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VA GOP Theme for Yesterday: War on Women. VA GOP Theme For Today: War on Voting Rights.


Yesterday’s theme here in Virginia was the war on a woman’s right to control her own body, make her own medical decisions, etc. Today’s theme? Check out the statement below, by the Virginia Senate Democratic Caucus, regarding – as Sen. John Edwards puts it, “the worst of the Republican agenda, turning back the clock by suppressing the poor, the elderly, and minorities from voting.” As usual, with Virginia Republicans, it’s truly appalling and utterly unjustifiable. For more on what this is really all about, check out the Richmond Free Press.

General Assembly Republicans Restrict Voting Rights

Senate Bill 1 to land on Governor Bob McDonnell’s desk

Today House Republicans voted to place unprecedented restrictions on the right of Virginians to vote. Senate Bill 1 previously passed the Senate over the objections of a united Democratic caucus, and passed the House of Delegates today on a largely party line vote.

Senate Bill 1, a top priority of Virginia Republicans, creates an onerous new standard of identification that all Virginians must meet in order to vote. Citizens who cannot present an accepted form of identification will be barred from voting, and will be given a provisional ballot that is often not counted. Those impacted by this legislation are overwhelmingly the young, the elderly, minorities, and disabled Virginians.

“Republicans in the Senate and House voted for Senate Bill 1 in the name of preventing voter fraud, but the effect of this bill will be to suppress turnout among poor and minority Virginians,” said Sen. Mamie Locke (D-Hampton). “Senate Bill 1 will make it more difficult for older folks to vote, for lower-income Virginians to vote, for those with disabilities, and for African-Americans to vote,” Senator Locke added.

I am dismayed and disappointed that Republican Delegates have voted to deny Virginians the right to vote. It is clear that Senate Bill 1 is not really about protecting the voting process, but about making it more difficult for the most disadvantaged members of society to vote,” said Sen. Donald McEachin (D-Henrico), chair of the Senate Democratic Caucus.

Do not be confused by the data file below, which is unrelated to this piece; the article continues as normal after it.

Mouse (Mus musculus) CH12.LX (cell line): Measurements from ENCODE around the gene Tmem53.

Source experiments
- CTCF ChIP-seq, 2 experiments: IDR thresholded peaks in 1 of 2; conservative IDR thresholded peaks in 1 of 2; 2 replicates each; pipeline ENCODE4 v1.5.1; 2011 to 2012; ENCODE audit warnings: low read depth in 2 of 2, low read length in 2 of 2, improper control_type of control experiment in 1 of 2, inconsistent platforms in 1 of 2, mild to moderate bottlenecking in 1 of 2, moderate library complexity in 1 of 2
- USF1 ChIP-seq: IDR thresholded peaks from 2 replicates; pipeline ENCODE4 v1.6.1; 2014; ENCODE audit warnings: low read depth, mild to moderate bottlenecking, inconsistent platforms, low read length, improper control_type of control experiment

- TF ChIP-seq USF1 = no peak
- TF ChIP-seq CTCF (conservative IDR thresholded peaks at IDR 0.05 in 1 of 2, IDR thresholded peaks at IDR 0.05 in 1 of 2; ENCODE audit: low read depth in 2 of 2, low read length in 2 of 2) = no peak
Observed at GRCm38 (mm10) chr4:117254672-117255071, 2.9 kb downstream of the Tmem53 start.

Sen. Chap Peterson (D-Fairfax City) pointed out that if fraud were occurring, citizens defrauded of their vote would likely go to the police-but there are no such reports. “Instead, we are hearing from all corners of the Commonwealth that their grandparents, their sons, and their daughters won’t be able to vote because of these unnecessary, cumbersome restrictions.” he said.

Senator John Edwards (D-Roanoke City) said, “Republicans have failed to listen to the people of Virginia. Senate Bill 1 represents the worst of the Republican agenda, turning back the clock by suppressing the poor, the elderly, and minorities from voting.

  • Ingrid

    There are several states in which similar laws are being challenged, so they cannot take effect until settled. I am hoping that would happen in VA as well.

  • You hear Republicans talk a lot about the integrity of the ballot.  Democrats talk about access to the ballot.  What happened here is that they have traded a whole lot of access for a little bit more integrity.  

  • pol

    Am I not correct that Virginia is one of the states to which Section 5 of the Voting Rights Act applies?  So, I would think this is not a done deal.


    Richmond – The General Assembly saw final passage of controversial voter ID bills this afternoon after weeks of protest and debate. HB9/SB1 requires Virginians to show an ID before they vote on a regular ballot, and forces those without ID to vote on a provisional ballot that may not be counted unless the voter returns at a later date to prove their identity.  SB57, which adds an arbitrary 5-day waiting period between registration and in-person absentee voting, also passed today.

    “It’s become a cliche, but Republicans continue to press for legislation that restricts and limits voter participation under the guise of voter fraud – a solution in search of a problem,” remarked House Democratic Caucus Chair Mark Sickles (D-Franconia). “It’s no coincidence that Republicans are dead-set on making it harder to vote in a presidential election year in which Virginia will play a vital role.”

    “The shameful passage of these bills is just another reminder that Gov. McDonnell’s call not to be arrogant or overreach was ignored,” said Del. Rosalyn Dance (D-Petersburg), a member of the House Privileges and Elections Committee that considered the controversial bills. “For voters who lack ID because they are elderly, transient, or on the lower end of the economic scale, Virginia Republicans just put up some significant and unnecessary roadblocks.”

    Earlier in the session, Republicans also passed HB63, which restricts advocacy during the counting of provisional ballots in the days following an election. Due to the passage of HB9/SB1, thousands of additional provisional votes are expected statewide in November